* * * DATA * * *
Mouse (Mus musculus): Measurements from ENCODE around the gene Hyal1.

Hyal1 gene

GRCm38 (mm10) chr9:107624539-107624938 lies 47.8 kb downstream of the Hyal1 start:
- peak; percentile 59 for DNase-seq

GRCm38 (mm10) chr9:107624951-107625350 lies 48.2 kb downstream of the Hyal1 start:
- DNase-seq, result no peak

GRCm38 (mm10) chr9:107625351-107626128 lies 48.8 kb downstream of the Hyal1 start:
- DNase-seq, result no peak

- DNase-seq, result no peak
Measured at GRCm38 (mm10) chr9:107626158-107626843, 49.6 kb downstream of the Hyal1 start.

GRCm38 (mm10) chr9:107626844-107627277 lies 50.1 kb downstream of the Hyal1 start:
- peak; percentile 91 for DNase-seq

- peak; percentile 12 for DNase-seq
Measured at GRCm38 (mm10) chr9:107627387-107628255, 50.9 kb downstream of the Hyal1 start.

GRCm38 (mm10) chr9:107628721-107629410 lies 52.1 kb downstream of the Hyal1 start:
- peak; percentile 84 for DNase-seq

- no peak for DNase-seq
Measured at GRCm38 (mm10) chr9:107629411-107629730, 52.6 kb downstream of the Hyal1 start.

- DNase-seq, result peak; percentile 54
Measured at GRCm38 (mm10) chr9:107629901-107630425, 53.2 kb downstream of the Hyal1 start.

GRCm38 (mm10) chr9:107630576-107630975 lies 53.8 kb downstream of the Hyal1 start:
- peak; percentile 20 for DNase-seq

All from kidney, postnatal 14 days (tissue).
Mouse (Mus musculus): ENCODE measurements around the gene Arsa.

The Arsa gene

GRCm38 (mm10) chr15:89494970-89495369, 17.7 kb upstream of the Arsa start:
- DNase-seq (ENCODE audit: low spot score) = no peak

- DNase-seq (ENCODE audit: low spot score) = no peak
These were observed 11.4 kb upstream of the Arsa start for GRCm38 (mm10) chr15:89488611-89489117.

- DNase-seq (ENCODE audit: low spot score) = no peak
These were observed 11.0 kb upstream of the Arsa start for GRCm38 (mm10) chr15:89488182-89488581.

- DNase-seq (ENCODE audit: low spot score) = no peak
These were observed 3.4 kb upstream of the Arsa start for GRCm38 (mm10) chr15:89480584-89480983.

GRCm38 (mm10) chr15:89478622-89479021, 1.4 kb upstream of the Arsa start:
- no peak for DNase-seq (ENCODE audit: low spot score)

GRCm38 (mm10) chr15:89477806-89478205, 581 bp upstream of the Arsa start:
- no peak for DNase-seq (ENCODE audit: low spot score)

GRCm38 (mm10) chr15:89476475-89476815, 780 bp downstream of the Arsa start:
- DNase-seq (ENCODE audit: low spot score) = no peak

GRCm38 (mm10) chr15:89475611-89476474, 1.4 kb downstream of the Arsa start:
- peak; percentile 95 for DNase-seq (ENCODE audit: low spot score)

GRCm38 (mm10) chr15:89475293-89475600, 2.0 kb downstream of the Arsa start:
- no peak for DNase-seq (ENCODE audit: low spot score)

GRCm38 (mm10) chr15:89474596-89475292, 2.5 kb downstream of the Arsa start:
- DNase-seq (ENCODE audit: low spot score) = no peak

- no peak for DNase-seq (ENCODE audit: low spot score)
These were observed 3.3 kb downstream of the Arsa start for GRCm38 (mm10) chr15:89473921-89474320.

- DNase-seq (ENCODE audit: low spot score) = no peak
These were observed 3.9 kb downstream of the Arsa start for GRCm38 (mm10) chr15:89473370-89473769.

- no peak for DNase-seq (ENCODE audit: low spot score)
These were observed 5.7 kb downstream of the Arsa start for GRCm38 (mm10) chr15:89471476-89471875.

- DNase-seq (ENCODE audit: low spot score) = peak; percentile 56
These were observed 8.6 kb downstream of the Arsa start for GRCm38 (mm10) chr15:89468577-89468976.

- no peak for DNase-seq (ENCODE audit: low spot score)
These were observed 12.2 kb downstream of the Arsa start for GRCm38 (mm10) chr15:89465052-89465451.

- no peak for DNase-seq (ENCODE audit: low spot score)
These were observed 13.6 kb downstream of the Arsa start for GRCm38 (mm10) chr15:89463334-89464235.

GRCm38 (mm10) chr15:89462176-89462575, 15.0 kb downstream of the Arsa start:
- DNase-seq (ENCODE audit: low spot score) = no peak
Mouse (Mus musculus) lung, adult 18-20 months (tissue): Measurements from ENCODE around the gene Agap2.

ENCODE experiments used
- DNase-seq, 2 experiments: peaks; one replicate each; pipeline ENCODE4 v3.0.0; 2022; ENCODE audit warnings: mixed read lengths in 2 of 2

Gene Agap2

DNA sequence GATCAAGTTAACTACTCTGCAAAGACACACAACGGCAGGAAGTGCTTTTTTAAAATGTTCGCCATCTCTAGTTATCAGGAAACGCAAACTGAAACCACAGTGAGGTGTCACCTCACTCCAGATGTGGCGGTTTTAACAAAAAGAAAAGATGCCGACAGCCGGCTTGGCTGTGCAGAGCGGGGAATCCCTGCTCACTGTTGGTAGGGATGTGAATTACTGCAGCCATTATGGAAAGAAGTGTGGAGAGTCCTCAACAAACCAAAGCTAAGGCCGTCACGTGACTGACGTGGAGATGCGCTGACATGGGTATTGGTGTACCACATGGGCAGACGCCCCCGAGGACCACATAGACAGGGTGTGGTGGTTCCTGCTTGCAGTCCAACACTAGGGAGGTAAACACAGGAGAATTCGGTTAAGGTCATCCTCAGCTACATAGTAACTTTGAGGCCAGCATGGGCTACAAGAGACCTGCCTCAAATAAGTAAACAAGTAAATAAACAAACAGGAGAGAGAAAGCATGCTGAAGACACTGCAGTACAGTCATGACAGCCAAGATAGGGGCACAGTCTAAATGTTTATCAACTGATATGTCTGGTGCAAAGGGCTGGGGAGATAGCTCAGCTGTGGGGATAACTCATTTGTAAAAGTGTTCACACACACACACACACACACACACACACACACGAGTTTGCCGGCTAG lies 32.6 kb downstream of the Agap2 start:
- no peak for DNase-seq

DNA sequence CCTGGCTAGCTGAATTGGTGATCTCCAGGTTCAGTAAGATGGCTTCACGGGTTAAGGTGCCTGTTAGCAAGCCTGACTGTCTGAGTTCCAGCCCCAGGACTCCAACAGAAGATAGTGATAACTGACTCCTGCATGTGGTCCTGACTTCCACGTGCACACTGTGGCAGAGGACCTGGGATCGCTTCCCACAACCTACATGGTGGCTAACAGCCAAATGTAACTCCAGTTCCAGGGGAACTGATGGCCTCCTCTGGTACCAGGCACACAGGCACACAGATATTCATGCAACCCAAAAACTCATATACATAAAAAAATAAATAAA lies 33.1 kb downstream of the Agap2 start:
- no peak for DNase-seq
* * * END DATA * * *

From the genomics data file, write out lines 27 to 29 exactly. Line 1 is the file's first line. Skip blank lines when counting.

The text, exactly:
- DNase-seq (ENCODE audit: low spot score) = no peak

- DNase-seq (ENCODE audit: low spot score) = no peak
These were observed 11.4 kb upstream of the Arsa start for GRCm38 (mm10) chr15:89488611-89489117.